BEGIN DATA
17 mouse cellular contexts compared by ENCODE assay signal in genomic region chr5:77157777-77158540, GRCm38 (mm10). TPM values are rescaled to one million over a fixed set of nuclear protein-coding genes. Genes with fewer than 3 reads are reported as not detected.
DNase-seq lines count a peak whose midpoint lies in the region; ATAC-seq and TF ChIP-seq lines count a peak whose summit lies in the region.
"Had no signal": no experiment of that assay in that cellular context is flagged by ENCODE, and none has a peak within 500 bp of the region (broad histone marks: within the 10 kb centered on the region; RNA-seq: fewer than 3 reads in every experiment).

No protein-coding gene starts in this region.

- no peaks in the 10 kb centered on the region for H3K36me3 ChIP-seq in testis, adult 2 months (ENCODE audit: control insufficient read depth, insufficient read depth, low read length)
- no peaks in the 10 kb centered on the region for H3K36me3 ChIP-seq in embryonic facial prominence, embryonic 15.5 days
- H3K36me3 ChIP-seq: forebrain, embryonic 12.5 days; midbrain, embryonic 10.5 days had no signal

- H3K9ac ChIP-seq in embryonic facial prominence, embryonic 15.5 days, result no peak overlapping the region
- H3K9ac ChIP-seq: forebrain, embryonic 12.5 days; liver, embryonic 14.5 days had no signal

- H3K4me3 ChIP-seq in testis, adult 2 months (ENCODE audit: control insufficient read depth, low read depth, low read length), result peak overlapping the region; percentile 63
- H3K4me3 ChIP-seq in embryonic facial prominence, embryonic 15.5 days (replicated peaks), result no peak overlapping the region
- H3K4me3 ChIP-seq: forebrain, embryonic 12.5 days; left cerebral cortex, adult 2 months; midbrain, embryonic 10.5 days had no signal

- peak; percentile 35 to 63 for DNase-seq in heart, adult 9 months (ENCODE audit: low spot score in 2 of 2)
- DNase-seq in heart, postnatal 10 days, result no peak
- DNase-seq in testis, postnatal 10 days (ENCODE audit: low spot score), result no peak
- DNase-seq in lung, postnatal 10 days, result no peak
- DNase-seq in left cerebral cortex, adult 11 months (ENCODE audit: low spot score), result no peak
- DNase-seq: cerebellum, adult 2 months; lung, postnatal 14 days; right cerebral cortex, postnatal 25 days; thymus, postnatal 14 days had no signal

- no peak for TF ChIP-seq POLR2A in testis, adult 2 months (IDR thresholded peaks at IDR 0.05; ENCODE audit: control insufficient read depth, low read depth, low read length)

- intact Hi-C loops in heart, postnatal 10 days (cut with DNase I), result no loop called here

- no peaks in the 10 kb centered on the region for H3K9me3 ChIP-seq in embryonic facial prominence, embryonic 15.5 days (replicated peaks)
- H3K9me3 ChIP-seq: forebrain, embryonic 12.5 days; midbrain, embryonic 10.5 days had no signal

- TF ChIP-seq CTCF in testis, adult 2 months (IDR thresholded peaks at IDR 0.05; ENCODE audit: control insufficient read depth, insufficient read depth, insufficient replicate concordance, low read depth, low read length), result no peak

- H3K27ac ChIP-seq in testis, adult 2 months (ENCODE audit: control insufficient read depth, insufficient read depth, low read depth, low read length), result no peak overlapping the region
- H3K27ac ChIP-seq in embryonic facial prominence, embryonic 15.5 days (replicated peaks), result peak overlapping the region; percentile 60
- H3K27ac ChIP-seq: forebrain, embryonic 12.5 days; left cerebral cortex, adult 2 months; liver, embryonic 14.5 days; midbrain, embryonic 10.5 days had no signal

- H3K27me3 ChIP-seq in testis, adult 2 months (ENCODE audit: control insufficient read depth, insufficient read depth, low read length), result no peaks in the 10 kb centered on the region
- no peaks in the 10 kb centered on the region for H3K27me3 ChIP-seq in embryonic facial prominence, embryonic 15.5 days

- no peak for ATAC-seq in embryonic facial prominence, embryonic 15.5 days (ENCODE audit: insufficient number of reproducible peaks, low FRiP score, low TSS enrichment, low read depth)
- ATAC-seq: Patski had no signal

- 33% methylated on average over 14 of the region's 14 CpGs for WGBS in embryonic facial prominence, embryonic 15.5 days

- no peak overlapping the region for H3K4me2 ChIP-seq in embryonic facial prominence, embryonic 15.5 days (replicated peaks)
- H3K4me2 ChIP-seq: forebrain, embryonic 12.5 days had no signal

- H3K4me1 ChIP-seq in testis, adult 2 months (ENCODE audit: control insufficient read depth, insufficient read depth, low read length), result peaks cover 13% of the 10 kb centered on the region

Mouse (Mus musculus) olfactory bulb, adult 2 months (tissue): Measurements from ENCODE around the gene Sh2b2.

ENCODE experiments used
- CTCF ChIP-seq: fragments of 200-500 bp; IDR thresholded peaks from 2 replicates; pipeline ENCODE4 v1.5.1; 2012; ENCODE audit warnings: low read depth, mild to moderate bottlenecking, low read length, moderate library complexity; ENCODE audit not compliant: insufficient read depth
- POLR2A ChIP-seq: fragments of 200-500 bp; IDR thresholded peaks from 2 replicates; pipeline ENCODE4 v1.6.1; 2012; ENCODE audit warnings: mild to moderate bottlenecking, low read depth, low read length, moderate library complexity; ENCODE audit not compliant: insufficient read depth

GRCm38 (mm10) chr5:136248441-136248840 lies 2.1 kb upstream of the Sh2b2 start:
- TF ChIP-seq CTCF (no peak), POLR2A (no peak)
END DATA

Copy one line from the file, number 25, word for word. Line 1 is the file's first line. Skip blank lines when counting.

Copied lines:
- H3K27ac ChIP-seq in embryonic facial prominence, embryonic 15.5 days (replicated peaks), result peak overlapping the region; percentile 60